Asia Travel Re:Set Issue #23 In Summary

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Here’s a 60-second speed-read of Asia Travel Re:Set Issue #23, published on 10 January 2021.

6 things we learned in Travel and Tourism in Asia Pacific last week included:

WHO COVID-19 Briefing, 08/01/2021

At present, 42 countries have commenced their COVID-19 vaccines programmes. Of these, 36 are “high-income” countries and 6 are “middle-income” nation. The WHO confirmed that it does not support the introduction of “proof of vaccination against COVID-19 for international travellers as a condition for exiting or entering a country or for travelling internationally.”

The Mega Nations: China & India

The planet’s two most populace nations have had experienced COVID-19 along contrasting timelines. Both, however, are significant producers of vaccines and have invested significant resources to develop, test and produce their own COVID-19 vaccines, and – in India’s case – manufacture vaccines for global pharma firms. China is targeting 50 million domestic vaccinations before Chinese New Year (12 February), and India’s Bharat Biotech and Serum Institute could well become the world’s largest makers and distributors of COVID-19 shots.

Japan & The Olympic Challenge?

Having been forced to delay the 2020 Tokyo Olympics until 23 July-8 August 2021, Japan does not want a second postponement. However, after announcing a month-long State of Emergency in Greater Tokyo, Chiba, Kanagawa and Saitama – and with more prefectures likely to be included – a further delay or even cancellation is a real prospect. Japan has ordered enough vaccine doses to inoculate its 126 million population, but it remains unclear when a rollout will begin, or if enough countries would agree to participate should the Games go ahead.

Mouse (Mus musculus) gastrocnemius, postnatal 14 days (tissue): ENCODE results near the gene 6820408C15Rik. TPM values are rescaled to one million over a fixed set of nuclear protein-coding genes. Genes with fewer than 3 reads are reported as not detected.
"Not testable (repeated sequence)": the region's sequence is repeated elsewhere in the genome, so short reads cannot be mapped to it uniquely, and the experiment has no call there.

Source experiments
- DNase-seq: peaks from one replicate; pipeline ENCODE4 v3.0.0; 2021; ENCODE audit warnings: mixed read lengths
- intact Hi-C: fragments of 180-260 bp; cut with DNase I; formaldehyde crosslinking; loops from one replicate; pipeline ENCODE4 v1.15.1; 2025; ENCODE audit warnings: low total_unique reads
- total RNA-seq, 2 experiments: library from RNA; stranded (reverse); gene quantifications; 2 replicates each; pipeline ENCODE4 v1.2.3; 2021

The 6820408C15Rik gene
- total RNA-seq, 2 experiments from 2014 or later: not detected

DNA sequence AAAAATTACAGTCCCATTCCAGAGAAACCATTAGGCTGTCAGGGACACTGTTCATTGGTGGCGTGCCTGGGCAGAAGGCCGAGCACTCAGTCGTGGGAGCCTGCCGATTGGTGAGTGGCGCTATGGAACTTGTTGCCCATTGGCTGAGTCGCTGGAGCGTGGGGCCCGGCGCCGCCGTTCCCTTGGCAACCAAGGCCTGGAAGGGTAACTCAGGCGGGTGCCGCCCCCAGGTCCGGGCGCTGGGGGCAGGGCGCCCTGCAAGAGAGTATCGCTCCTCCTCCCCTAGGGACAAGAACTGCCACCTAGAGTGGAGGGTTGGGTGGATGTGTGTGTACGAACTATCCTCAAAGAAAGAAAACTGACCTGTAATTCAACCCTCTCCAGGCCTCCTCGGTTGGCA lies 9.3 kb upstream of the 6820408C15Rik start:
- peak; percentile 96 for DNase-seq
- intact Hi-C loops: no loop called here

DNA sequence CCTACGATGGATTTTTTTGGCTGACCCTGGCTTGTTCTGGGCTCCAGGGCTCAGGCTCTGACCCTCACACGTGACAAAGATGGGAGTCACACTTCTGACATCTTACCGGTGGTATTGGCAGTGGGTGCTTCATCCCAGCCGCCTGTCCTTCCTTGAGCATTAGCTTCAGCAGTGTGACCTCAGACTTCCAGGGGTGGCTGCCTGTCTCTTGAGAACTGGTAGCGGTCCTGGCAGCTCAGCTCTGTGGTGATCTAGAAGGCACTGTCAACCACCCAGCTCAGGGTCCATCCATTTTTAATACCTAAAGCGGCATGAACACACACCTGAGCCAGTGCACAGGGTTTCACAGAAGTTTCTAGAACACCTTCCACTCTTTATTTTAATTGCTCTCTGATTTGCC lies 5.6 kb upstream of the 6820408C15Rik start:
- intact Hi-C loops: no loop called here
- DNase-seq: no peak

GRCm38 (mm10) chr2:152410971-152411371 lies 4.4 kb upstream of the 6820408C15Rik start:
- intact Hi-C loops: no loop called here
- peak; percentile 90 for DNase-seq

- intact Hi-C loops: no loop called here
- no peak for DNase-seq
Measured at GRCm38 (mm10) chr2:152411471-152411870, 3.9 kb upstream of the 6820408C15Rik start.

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Asia Travel Re:Set: Charting the transformation of travel & tourism in Asia Pacific

Singapore Leads in South East Asia

On 30 December 2020, Singapore became the first ASEAN nation to receive a vaccine shipment. Prime Minister Lee Hsien Loong received a Pfizer jab live on TV on Friday, and Singapore will prioritise medical, frontline workers and seniors aged 70 and over. It has sourced a combination of Pfizer, Moderna and Sinovac vaccines to provide a free inoculation to 5.7 million Singaporeans, permanent residents and long-term residents by the 3rd quarter of 2021.

“Even if we reach a ‘herd immunity’ or ‘collective protection’, there will still be cases of COVID-19 – and there will be more virulent pandemics in future.” – Lawrence Wong, Minister of Education and Co-Chair of Singapore’s COVID-19 Taskforce

Indonesia & Malaysia Test Halal Vaccines

Both South East Asian countries are testing COVID-19 vaccines to ensure they comply with Halal regulations. Indonesia has approved China’s Sinovac, which will be manufactured in Indonesia by BioFarma. President Joko Widodo will receive his inoculation live on TV this week. Indonesia has set an aggressive target of vaccinating 70% of its 270 million population within just 15 months. Malaysia has experienced a surge of infections, particularly in the states of Sabah and Selangor, since October, and is expected to re-enter lockdown (or Movement Control Order (MCO), as it is officially known) this week. Local media reports that the MCO may endure for 6-12 weeks. Malaysia’s vaccine programme is yet to be published.

“The public will not be able to choose which Covid-19 vaccine to take.” – Khairy Jamaluddin, Malaysia’s Minister for Science, Technology and Innovation

Hong Kong Battles Winter COVID Wave

Hong Kong and Singapore were forced to postpone their about-to-commence Air Travel Bubble in November as cases started to rise in Hong Kong during early winter. Since then, the government has enforced tighter social restrictions and closed many facilities and outlets. A total of 59 infections on Saturday was the highest daily count so far in 2021. Hong Kong has secured shipments of the Pfizer and Oxford-AstraZeneca vaccines, and plans to commence its inoculation programme in early February.

Alan Joyce, the voluble CEO of Qantas announced that Australia’s national carrier would not be able to meet its target of 80% of pre-pandemic domestic air capacity by March. Instead, the December cluster outbreak in Sydney’s Northern Beaches, and a renewed round of border closured between states, means the new target is June 2021.

“What we are seeing when the [Australian state] borders open is that people are travelling. It was a very rapid recovery… and we had started over 20 new domestic routes. However, this latest outbreak has probably set us back 3 months.” – Alan Joyce, CEO, Qantas

This is a summary version of Asia Travel Re:Set Issue #23: “Vaccines, Vaccines, Vaccines: The Race is On!”

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